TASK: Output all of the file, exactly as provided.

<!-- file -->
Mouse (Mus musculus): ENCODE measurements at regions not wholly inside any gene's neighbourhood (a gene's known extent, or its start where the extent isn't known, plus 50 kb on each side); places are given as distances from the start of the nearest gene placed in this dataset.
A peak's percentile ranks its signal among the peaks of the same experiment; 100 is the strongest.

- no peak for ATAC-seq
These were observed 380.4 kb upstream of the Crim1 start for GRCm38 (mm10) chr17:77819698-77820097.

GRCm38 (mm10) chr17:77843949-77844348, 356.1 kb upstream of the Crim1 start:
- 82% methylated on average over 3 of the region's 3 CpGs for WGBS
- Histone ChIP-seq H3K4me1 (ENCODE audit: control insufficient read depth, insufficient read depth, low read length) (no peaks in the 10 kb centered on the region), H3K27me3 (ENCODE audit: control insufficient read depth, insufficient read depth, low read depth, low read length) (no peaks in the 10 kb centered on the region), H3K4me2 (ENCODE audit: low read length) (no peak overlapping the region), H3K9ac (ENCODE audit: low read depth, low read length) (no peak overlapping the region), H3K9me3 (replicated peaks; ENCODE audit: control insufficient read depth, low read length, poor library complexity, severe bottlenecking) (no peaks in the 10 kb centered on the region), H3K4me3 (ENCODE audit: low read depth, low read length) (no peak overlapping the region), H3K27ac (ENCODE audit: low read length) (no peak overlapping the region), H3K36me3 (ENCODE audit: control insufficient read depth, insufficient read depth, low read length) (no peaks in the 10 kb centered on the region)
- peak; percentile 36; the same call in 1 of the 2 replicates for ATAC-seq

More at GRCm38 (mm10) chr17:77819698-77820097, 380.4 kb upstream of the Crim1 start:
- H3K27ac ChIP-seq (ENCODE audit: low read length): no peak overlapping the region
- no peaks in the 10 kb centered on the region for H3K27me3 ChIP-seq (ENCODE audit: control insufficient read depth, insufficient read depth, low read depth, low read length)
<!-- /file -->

Mouse (Mus musculus): ENCODE measurements at regions not wholly inside any gene's neighbourhood (a gene's known extent, or its start where the extent isn't known, plus 50 kb on each side); places are given as distances from the start of the nearest gene placed in this dataset.
A peak's percentile ranks its signal among the peaks of the same experiment; 100 is the strongest.

- no peak for ATAC-seq
These were observed 380.4 kb upstream of the Crim1 start for GRCm38 (mm10) chr17:77819698-77820097.

GRCm38 (mm10) chr17:77843949-77844348, 356.1 kb upstream of the Crim1 start:
- 82% methylated on average over 3 of the region's 3 CpGs for WGBS
- Histone ChIP-seq H3K4me1 (ENCODE audit: control insufficient read depth, insufficient read depth, low read length) (no peaks in the 10 kb centered on the region), H3K27me3 (ENCODE audit: control insufficient read depth, insufficient read depth, low read depth, low read length) (no peaks in the 10 kb centered on the region), H3K4me2 (ENCODE audit: low read length) (no peak overlapping the region), H3K9ac (ENCODE audit: low read depth, low read length) (no peak overlapping the region), H3K9me3 (replicated peaks; ENCODE audit: control insufficient read depth, low read length, poor library complexity, severe bottlenecking) (no peaks in the 10 kb centered on the region), H3K4me3 (ENCODE audit: low read depth, low read length) (no peak overlapping the region), H3K27ac (ENCODE audit: low read length) (no peak overlapping the region), H3K36me3 (ENCODE audit: control insufficient read depth, insufficient read depth, low read length) (no peaks in the 10 kb centered on the region)
- peak; percentile 36; the same call in 1 of the 2 replicates for ATAC-seq

More at GRCm38 (mm10) chr17:77819698-77820097, 380.4 kb upstream of the Crim1 start:
- H3K27ac ChIP-seq (ENCODE audit: low read length): no peak overlapping the region
- no peaks in the 10 kb centered on the region for H3K27me3 ChIP-seq (ENCODE audit: control insufficient read depth, insufficient read depth, low read depth, low read length)